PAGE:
Princeville at Hanalei still retains the peace and beauty of ancient days, when Hawaiians farmed in the green valley below. Named Princeville in 1860 in honor of Hawaii's crown prince, Prince Albert, this lovely area has been home to sugar plantations and a cattle ranch.
Hawaiians farmed the lush valley of Hanalei, establishing irrigated taro fields and harvesting the sea's riches, centuries before Captain James Cook landed on Kauai in 1778. Newly arrived Westerners began cattle ranching in the 1830s, and tried crops from silk worms to coffee with varying success. Hanalei fruit and potatoes helped feed miners during the California Gold Rush. A colorful and adventuresome Scot, Robert Crichton Wyllie, who had served as the Kingdom of Hawaii's minister of foreign affairs, acquired land near Hanalei in 1853.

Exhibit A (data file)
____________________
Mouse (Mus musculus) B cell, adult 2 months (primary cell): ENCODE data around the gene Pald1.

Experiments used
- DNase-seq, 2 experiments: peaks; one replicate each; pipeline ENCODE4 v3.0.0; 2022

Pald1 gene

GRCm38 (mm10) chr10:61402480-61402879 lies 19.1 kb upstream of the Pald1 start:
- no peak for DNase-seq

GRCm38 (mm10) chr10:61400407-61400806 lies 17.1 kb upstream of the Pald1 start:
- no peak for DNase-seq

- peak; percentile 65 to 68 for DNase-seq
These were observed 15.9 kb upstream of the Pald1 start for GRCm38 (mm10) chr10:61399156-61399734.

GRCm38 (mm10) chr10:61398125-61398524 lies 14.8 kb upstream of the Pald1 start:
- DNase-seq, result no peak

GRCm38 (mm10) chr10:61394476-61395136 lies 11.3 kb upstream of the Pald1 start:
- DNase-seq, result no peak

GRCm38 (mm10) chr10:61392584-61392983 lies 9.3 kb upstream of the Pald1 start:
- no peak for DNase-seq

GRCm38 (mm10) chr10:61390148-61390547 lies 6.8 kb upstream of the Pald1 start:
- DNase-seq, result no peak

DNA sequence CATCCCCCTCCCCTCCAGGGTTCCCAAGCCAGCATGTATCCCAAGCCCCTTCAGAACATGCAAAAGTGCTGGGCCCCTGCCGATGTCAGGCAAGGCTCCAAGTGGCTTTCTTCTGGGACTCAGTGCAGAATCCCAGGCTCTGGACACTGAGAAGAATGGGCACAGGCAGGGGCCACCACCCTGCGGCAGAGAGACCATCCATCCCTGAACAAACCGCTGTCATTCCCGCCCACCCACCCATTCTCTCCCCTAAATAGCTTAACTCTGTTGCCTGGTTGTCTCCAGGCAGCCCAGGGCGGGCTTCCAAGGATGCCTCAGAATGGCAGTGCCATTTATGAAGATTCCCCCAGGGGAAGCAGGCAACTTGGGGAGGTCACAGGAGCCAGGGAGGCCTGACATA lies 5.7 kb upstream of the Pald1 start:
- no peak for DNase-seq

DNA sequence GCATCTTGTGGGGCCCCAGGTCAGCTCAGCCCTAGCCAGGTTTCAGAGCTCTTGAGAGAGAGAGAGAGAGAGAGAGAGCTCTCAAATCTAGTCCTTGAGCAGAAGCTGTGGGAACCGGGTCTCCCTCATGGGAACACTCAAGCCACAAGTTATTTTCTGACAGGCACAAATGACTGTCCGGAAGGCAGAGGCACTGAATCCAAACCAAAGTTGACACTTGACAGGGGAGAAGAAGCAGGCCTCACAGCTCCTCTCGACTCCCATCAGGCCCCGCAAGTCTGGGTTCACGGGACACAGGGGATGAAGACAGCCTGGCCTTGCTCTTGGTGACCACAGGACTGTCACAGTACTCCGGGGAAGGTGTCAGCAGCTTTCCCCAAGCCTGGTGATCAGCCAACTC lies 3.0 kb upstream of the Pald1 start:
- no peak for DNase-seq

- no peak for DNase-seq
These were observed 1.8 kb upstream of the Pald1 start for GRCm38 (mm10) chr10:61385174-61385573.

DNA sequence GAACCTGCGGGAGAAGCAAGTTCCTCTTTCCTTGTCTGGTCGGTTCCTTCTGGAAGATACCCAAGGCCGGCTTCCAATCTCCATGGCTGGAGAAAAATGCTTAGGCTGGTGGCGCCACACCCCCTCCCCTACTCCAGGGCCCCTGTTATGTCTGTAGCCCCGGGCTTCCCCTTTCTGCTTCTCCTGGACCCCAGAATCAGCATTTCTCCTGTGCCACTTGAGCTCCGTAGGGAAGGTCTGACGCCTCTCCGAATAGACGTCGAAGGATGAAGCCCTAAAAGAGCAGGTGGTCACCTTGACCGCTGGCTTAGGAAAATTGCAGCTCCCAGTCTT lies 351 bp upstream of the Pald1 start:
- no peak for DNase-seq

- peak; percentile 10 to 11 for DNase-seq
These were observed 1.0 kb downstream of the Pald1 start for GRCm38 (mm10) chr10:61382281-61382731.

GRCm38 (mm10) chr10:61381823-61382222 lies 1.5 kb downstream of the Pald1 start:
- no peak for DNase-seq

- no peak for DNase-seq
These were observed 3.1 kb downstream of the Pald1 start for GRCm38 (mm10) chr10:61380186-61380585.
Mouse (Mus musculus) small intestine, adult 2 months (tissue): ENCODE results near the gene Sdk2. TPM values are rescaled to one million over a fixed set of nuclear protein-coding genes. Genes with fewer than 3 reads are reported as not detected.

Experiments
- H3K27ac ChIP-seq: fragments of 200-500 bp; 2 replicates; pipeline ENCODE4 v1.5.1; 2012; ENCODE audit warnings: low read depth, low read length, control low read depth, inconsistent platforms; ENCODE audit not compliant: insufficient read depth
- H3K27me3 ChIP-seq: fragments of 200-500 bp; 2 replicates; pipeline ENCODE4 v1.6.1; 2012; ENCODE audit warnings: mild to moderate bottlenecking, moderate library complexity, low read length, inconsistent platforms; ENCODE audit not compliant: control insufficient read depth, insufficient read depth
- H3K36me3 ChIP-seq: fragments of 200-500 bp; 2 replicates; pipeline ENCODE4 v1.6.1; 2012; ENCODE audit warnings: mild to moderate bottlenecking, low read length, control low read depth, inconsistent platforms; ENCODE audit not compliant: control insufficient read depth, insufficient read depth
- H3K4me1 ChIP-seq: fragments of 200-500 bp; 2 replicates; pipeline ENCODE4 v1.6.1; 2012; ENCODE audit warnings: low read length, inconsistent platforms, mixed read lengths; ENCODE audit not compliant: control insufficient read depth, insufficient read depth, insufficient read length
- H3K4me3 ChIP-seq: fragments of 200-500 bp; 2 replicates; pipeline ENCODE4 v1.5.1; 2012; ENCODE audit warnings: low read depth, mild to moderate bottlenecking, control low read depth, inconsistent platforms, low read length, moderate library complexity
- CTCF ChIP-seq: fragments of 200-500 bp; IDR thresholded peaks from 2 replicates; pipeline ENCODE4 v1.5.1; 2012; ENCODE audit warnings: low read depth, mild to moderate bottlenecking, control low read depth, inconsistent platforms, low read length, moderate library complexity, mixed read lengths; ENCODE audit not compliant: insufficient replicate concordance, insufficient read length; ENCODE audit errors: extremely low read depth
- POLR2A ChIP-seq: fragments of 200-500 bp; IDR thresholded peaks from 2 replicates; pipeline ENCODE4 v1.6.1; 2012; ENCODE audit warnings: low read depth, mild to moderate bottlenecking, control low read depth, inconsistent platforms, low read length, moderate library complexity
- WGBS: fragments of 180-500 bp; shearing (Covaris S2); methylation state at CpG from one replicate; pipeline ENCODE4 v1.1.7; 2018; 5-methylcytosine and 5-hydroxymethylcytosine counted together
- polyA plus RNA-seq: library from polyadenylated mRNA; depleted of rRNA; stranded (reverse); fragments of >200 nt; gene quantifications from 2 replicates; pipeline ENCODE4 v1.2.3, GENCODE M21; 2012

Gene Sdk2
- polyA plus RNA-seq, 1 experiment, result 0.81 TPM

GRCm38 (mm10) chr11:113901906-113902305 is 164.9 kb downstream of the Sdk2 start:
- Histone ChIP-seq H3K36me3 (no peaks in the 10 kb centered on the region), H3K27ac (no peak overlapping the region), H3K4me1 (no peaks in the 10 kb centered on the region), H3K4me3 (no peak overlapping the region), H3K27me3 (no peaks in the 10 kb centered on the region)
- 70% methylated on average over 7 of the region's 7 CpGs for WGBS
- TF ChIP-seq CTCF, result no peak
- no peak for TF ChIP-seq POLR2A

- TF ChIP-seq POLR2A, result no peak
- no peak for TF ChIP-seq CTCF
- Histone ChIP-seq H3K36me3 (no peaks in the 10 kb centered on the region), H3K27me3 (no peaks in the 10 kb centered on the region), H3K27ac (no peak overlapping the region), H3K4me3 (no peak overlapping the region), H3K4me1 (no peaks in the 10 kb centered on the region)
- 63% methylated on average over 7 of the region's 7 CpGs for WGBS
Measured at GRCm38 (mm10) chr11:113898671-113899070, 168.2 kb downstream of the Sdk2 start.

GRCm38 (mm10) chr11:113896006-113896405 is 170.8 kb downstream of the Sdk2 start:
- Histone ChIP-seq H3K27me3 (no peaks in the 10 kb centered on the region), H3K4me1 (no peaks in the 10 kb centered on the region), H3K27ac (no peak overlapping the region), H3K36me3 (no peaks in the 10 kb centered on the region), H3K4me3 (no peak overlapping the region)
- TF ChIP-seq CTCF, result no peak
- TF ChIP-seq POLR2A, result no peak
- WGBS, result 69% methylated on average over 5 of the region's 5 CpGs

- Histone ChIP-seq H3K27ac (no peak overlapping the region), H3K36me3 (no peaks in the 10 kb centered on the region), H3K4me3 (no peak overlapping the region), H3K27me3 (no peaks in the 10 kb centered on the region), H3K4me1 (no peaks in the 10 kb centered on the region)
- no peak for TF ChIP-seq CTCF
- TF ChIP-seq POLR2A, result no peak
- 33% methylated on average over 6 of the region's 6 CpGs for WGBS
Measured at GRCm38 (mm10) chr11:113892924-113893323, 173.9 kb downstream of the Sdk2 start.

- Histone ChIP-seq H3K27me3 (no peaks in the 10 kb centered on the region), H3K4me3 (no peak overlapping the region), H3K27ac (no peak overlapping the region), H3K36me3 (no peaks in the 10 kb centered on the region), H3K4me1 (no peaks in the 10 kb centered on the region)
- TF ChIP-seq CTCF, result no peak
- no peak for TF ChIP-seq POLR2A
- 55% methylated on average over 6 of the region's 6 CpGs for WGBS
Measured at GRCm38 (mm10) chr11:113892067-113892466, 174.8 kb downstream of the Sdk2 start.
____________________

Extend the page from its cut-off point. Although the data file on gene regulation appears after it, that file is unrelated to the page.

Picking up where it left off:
In 1860, Wyllie named his sugar plantation Princeville, in honor of a visit by two-year-old Prince Albert Edward Kauikeaouli Lei O Papa a Kamehameha and his parents, King Kamehameha IV and Queen Emma. Sadly, the little prince died in 1862.
Princeville became a ranch in 1895, when missionary son Albert S. Wilcox bought the plantation. Hawaiian cowboys and the ranch manager lived near the entrance to today's resort. Now, guests and residents of Princeville at Hanalei still ride across the pastures of the family-run Princeville Ranch, while taro, the staple food of ancient Hawaii, flourishes in the valley below.